I visited the Pulse Nightclub memorial in Orlando one year after the massacre. My husband and I were driving to our new home in upstate New York after living in Miami for three years, and even though I have dissected the events of that night over and over again, I was struck by how small Pulse was. It felt strange to be in a place where so much senseless violence took place. In Maris Curran’s sensitive documentary, Jeannette, one woman is still reconciling the events of June 12, 2016 as she is determined to live a stronger life forward.
“I will never, ever forget seeing the barrel of the gun,” are the first words we hear from Jeannette Feliciano, a woman who went to Pulse to dance her night away with some friends. “You felt the rumbling, the heat…I was one of the targets,” she says. It feels like we are further away from Pulse than we actually are (this year was only the six year anniversary), but America has just endured so many mass shootings since that night that it feels that way.
A lot of time is spent at the gym where Feliciano works as a personal trainer and instructor. The way she motivates her students and classes will make you want to get out of your chair and do something physical. There is a constant sense of motion from Feliciano as we watch her teach and train for bodybuilding competitions. She lives at home with her teenage son, and we see her family grapple with the aftermath of Hurricane Maria. “My mentality went right back to Pulse,” Feliciano says later in the film.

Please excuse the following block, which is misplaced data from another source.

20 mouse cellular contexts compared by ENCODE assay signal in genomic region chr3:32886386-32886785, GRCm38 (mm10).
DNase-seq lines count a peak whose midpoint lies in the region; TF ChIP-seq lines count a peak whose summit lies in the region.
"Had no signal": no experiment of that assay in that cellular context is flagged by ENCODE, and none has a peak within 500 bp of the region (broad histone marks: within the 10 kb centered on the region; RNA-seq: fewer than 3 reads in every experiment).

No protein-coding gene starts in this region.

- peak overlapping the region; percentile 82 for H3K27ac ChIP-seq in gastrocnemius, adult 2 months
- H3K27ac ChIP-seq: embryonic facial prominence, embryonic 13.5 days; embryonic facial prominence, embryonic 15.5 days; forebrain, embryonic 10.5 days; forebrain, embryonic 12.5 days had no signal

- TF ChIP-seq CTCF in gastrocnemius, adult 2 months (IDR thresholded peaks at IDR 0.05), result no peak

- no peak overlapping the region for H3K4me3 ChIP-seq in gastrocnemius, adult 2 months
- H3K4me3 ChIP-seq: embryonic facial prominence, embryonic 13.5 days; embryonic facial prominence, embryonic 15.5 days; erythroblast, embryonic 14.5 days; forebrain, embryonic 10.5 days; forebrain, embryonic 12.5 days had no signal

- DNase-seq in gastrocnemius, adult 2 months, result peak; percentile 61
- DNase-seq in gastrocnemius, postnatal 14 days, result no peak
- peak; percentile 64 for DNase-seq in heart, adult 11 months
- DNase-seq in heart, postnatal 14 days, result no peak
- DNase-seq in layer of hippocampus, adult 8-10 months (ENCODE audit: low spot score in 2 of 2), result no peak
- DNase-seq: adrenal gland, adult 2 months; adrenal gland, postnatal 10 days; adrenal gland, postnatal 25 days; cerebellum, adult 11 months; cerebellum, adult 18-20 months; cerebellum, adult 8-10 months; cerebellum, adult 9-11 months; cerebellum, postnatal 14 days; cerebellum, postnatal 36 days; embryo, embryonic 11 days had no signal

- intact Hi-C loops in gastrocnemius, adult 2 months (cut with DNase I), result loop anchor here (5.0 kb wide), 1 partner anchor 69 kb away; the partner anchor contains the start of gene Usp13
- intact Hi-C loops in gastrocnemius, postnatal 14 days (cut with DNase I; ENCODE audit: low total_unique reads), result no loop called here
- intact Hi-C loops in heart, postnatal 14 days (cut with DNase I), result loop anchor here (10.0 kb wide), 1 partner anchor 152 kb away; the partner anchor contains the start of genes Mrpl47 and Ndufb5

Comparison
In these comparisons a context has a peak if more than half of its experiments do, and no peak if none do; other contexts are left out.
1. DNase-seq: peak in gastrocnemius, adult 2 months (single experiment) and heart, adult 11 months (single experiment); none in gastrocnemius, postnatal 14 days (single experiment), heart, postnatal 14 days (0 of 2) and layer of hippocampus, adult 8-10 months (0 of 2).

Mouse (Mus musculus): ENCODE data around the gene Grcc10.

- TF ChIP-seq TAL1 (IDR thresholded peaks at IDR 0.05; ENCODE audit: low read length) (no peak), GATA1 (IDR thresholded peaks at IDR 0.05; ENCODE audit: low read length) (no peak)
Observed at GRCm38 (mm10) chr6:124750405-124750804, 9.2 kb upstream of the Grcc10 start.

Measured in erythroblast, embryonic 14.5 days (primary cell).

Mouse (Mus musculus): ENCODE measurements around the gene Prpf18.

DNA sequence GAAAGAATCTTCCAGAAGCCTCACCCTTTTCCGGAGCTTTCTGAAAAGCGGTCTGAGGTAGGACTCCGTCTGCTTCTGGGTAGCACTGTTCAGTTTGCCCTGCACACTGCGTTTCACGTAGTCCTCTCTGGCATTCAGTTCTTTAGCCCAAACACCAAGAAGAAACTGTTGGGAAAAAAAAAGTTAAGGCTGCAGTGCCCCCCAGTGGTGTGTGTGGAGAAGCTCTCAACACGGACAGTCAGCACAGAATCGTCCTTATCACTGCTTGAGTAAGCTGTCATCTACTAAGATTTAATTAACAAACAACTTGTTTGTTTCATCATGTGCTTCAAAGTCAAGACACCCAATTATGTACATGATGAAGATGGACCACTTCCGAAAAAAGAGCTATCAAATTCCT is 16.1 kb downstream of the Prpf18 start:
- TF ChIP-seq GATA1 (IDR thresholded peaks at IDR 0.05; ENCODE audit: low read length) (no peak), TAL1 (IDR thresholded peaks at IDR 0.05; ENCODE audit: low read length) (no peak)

Feliciano’s strength (both physical and mental) is awe-inspiring. After we see headlines and news reports of raging violence, the chatter fades away until the next senseless act. What happens to those who escaped with their lives? There is an immediate sense of wanting to do something to help survivors not feel alone or make them feel like we have moved on from their experiences of pain. It would’ve been easy for Curran to keep us at a distance from Feliciano’s story, but it feels very immediate in how her subject connects with us an audience.
In order to grapple with tragedy, we need to work our mental health and communication like a muscle. Jeannette is the story of one woman’s survival, but there are thousands across this troubled country that we must listen to. How do we move on from senseless tragedy, and how do we not leave others behind?
Jeannette plays in person and virtually as part of Outfest’s documentary feature program.